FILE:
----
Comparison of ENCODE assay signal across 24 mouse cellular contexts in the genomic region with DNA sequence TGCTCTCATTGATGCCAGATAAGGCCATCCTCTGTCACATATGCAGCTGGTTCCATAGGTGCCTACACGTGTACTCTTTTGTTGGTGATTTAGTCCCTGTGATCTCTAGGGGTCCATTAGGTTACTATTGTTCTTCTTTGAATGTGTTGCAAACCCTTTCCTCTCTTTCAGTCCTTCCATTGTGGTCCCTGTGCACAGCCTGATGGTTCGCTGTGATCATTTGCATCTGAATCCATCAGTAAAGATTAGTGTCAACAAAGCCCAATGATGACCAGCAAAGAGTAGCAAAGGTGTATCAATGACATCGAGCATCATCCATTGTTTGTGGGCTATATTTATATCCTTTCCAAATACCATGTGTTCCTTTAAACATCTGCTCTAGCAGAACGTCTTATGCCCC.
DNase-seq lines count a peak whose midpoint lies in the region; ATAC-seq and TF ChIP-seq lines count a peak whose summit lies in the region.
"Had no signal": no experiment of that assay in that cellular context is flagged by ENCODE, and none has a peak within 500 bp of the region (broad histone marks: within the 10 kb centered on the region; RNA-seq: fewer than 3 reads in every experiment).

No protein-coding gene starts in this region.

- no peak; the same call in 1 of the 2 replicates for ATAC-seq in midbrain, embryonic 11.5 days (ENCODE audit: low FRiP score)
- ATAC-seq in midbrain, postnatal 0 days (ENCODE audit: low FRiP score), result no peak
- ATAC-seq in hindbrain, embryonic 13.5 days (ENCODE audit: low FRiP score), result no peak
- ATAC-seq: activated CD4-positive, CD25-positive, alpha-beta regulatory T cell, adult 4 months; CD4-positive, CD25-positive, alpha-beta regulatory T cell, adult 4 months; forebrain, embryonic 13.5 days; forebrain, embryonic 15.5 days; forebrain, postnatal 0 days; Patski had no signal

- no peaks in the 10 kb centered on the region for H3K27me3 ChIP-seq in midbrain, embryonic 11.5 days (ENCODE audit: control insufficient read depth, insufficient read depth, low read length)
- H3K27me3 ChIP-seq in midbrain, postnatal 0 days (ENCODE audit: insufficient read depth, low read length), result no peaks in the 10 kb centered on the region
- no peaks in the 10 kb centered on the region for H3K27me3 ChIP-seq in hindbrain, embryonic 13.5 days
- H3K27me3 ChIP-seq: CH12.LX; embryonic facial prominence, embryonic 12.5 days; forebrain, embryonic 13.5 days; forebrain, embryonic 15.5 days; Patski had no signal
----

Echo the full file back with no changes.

Comparison of ENCODE assay signal across 24 mouse cellular contexts in the genomic region with DNA sequence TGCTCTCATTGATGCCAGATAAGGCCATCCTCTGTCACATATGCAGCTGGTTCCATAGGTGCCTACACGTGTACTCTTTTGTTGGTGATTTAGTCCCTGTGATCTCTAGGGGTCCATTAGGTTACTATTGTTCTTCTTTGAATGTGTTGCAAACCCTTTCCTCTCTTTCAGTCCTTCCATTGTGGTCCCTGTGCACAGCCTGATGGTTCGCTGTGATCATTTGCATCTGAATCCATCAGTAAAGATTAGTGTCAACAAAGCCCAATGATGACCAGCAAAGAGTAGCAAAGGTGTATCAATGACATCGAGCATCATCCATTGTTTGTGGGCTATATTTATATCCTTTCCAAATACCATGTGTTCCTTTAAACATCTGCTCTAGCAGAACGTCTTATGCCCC.
DNase-seq lines count a peak whose midpoint lies in the region; ATAC-seq and TF ChIP-seq lines count a peak whose summit lies in the region.
"Had no signal": no experiment of that assay in that cellular context is flagged by ENCODE, and none has a peak within 500 bp of the region (broad histone marks: within the 10 kb centered on the region; RNA-seq: fewer than 3 reads in every experiment).

No protein-coding gene starts in this region.

- no peak; the same call in 1 of the 2 replicates for ATAC-seq in midbrain, embryonic 11.5 days (ENCODE audit: low FRiP score)
- ATAC-seq in midbrain, postnatal 0 days (ENCODE audit: low FRiP score), result no peak
- ATAC-seq in hindbrain, embryonic 13.5 days (ENCODE audit: low FRiP score), result no peak
- ATAC-seq: activated CD4-positive, CD25-positive, alpha-beta regulatory T cell, adult 4 months; CD4-positive, CD25-positive, alpha-beta regulatory T cell, adult 4 months; forebrain, embryonic 13.5 days; forebrain, embryonic 15.5 days; forebrain, postnatal 0 days; Patski had no signal

- no peaks in the 10 kb centered on the region for H3K27me3 ChIP-seq in midbrain, embryonic 11.5 days (ENCODE audit: control insufficient read depth, insufficient read depth, low read length)
- H3K27me3 ChIP-seq in midbrain, postnatal 0 days (ENCODE audit: insufficient read depth, low read length), result no peaks in the 10 kb centered on the region
- no peaks in the 10 kb centered on the region for H3K27me3 ChIP-seq in hindbrain, embryonic 13.5 days
- H3K27me3 ChIP-seq: CH12.LX; embryonic facial prominence, embryonic 12.5 days; forebrain, embryonic 13.5 days; forebrain, embryonic 15.5 days; Patski had no signal